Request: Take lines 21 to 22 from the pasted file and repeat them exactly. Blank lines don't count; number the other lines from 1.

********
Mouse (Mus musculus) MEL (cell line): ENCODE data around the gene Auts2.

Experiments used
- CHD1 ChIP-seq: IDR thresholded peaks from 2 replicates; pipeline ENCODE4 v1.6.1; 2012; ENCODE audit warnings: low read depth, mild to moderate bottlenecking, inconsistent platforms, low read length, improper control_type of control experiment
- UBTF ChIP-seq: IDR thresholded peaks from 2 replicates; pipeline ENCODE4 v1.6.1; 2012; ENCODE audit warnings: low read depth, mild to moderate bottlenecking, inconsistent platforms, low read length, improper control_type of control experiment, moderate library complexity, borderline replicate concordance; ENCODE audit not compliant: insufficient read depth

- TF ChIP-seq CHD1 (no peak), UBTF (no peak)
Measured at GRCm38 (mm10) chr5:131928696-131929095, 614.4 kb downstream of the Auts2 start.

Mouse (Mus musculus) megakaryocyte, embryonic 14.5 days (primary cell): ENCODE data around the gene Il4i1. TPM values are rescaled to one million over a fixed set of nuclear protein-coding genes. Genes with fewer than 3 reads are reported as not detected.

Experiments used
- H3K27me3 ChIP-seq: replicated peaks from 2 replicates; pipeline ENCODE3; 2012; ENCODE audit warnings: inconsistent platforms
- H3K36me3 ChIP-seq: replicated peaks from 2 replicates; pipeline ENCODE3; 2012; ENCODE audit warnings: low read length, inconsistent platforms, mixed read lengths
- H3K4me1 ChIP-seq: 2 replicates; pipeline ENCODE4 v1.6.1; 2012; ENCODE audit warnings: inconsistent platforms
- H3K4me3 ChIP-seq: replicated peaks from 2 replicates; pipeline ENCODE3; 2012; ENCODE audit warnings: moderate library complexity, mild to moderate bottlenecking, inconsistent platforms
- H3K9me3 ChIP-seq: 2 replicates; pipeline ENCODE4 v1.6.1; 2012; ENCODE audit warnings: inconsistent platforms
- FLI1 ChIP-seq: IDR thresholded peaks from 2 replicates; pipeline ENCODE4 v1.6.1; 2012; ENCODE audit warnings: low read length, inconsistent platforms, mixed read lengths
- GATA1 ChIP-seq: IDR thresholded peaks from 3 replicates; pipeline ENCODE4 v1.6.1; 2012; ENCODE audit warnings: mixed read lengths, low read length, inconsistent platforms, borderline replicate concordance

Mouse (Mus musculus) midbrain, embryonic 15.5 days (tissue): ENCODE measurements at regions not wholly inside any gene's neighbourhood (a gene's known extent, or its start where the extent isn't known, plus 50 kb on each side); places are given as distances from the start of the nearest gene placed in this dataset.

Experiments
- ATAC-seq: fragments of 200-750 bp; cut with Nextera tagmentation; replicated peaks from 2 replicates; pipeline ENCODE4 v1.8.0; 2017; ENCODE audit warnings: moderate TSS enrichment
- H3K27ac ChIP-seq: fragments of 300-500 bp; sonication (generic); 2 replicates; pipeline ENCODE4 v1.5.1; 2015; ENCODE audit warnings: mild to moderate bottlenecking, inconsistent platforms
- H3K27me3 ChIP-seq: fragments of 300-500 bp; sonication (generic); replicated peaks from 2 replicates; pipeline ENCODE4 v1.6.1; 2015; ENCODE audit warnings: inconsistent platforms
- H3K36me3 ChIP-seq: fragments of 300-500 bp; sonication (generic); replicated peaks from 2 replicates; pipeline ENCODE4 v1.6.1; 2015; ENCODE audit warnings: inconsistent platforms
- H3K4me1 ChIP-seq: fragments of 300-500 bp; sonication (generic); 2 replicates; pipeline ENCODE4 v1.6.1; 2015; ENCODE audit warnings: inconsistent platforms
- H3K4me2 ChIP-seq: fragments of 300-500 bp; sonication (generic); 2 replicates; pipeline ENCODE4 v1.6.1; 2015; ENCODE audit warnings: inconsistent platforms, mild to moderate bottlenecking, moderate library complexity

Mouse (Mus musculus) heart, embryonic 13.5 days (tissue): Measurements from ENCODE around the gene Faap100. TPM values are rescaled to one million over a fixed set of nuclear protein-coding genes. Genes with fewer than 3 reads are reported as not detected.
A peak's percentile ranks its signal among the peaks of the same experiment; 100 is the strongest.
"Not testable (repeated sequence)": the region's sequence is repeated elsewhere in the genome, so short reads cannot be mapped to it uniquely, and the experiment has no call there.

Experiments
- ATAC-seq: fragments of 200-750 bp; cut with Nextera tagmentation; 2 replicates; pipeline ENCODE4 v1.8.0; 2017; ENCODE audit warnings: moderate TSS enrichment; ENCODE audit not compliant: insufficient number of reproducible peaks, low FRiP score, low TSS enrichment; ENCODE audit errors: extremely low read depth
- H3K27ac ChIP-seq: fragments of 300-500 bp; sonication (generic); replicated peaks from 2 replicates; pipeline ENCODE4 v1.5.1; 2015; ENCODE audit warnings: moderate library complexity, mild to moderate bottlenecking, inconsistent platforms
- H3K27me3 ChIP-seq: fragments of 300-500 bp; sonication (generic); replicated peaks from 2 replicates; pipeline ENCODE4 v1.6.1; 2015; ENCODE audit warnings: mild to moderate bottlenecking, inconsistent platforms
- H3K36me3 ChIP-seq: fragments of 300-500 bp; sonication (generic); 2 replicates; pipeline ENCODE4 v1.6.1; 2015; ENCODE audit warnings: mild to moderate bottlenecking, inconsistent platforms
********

- H3K36me3 ChIP-seq: fragments of 300-500 bp; sonication (generic); replicated peaks from 2 replicates; pipeline ENCODE4 v1.6.1; 2015; ENCODE audit warnings: inconsistent platforms
- H3K4me1 ChIP-seq: fragments of 300-500 bp; sonication (generic); 2 replicates; pipeline ENCODE4 v1.6.1; 2015; ENCODE audit warnings: inconsistent platforms